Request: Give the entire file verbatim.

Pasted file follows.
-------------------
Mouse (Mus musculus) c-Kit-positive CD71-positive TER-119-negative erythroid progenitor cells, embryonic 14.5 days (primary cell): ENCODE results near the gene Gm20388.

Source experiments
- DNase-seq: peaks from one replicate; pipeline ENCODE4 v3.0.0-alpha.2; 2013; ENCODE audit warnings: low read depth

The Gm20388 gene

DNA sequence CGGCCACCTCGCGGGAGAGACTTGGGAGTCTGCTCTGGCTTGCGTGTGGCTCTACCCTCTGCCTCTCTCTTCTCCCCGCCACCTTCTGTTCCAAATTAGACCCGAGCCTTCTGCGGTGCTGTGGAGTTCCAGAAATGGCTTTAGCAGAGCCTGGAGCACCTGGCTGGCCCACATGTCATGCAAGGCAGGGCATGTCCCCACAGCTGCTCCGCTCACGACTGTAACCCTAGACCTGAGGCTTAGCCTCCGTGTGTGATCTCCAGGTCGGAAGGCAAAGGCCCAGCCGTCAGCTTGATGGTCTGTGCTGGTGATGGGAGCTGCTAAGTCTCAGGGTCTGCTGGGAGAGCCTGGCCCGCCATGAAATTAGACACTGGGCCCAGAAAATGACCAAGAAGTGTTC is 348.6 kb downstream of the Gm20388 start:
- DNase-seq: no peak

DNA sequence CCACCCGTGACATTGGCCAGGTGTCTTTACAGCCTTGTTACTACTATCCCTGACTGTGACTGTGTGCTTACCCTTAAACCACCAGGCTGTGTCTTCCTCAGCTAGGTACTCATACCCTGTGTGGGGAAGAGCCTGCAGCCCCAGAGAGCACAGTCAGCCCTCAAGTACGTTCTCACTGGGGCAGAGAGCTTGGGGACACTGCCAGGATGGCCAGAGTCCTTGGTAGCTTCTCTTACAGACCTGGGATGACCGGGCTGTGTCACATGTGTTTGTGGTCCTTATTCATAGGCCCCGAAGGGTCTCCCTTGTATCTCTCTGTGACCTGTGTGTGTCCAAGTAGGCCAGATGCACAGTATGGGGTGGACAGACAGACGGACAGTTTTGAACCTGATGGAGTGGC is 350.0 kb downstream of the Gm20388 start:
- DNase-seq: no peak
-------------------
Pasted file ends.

Mouse (Mus musculus) c-Kit-positive CD71-positive TER-119-negative erythroid progenitor cells, embryonic 14.5 days (primary cell): ENCODE results near the gene Gm20388.

Source experiments
- DNase-seq: peaks from one replicate; pipeline ENCODE4 v3.0.0-alpha.2; 2013; ENCODE audit warnings: low read depth

The Gm20388 gene

DNA sequence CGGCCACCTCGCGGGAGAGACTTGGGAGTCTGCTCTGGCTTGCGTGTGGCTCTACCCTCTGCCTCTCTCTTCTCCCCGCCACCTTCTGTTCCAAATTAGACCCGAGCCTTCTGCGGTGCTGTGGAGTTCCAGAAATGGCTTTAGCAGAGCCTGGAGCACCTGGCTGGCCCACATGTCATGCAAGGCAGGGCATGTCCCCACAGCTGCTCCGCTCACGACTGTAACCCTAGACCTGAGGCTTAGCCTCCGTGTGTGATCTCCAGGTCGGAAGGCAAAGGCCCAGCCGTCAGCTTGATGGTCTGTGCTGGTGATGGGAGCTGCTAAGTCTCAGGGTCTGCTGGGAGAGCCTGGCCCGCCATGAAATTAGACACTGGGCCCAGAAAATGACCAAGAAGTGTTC is 348.6 kb downstream of the Gm20388 start:
- DNase-seq: no peak

DNA sequence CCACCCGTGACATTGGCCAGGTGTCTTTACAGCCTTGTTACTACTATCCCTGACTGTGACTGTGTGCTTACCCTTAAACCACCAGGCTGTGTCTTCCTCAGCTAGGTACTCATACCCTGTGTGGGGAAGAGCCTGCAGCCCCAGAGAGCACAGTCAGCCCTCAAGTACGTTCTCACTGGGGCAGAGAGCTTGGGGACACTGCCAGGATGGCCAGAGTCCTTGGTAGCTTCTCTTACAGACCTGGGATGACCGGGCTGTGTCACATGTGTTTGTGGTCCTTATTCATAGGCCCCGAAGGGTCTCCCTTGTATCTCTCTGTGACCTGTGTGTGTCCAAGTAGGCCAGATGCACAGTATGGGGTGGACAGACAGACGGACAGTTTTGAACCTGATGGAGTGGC is 350.0 kb downstream of the Gm20388 start:
- DNase-seq: no peak